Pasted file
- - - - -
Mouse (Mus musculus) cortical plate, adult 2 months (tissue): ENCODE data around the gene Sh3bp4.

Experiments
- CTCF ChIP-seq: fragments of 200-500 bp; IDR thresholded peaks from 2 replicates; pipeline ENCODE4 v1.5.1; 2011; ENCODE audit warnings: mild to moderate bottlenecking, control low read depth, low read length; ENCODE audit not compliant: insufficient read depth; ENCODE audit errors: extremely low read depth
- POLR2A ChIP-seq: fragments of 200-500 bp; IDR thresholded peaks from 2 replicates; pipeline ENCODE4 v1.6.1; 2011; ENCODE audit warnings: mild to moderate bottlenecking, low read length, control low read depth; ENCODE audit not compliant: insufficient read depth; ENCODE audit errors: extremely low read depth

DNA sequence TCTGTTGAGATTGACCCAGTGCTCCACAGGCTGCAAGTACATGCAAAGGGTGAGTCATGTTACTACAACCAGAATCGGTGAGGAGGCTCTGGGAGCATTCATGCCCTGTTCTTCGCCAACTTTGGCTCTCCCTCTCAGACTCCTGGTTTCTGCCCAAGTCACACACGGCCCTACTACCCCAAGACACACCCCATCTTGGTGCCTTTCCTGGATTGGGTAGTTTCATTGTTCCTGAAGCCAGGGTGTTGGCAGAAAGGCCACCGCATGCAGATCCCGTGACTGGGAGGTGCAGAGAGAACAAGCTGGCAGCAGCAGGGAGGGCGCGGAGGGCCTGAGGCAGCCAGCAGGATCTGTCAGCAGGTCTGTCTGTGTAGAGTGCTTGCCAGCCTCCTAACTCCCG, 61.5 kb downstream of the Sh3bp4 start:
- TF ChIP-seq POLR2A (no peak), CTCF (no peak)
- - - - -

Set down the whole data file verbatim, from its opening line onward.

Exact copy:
Mouse (Mus musculus) cortical plate, adult 2 months (tissue): ENCODE data around the gene Sh3bp4.

Experiments
- CTCF ChIP-seq: fragments of 200-500 bp; IDR thresholded peaks from 2 replicates; pipeline ENCODE4 v1.5.1; 2011; ENCODE audit warnings: mild to moderate bottlenecking, control low read depth, low read length; ENCODE audit not compliant: insufficient read depth; ENCODE audit errors: extremely low read depth
- POLR2A ChIP-seq: fragments of 200-500 bp; IDR thresholded peaks from 2 replicates; pipeline ENCODE4 v1.6.1; 2011; ENCODE audit warnings: mild to moderate bottlenecking, low read length, control low read depth; ENCODE audit not compliant: insufficient read depth; ENCODE audit errors: extremely low read depth

DNA sequence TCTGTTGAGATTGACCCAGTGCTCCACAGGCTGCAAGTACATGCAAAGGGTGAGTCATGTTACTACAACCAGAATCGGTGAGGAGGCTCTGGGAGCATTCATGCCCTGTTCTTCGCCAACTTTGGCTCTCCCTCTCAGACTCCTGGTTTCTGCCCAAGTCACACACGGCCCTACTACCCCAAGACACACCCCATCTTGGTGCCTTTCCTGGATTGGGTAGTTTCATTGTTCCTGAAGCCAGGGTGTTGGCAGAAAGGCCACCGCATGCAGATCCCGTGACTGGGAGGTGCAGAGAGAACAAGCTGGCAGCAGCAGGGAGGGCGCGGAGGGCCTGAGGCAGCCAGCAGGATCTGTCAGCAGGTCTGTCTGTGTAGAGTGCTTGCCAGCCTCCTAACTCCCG, 61.5 kb downstream of the Sh3bp4 start:
- TF ChIP-seq POLR2A (no peak), CTCF (no peak)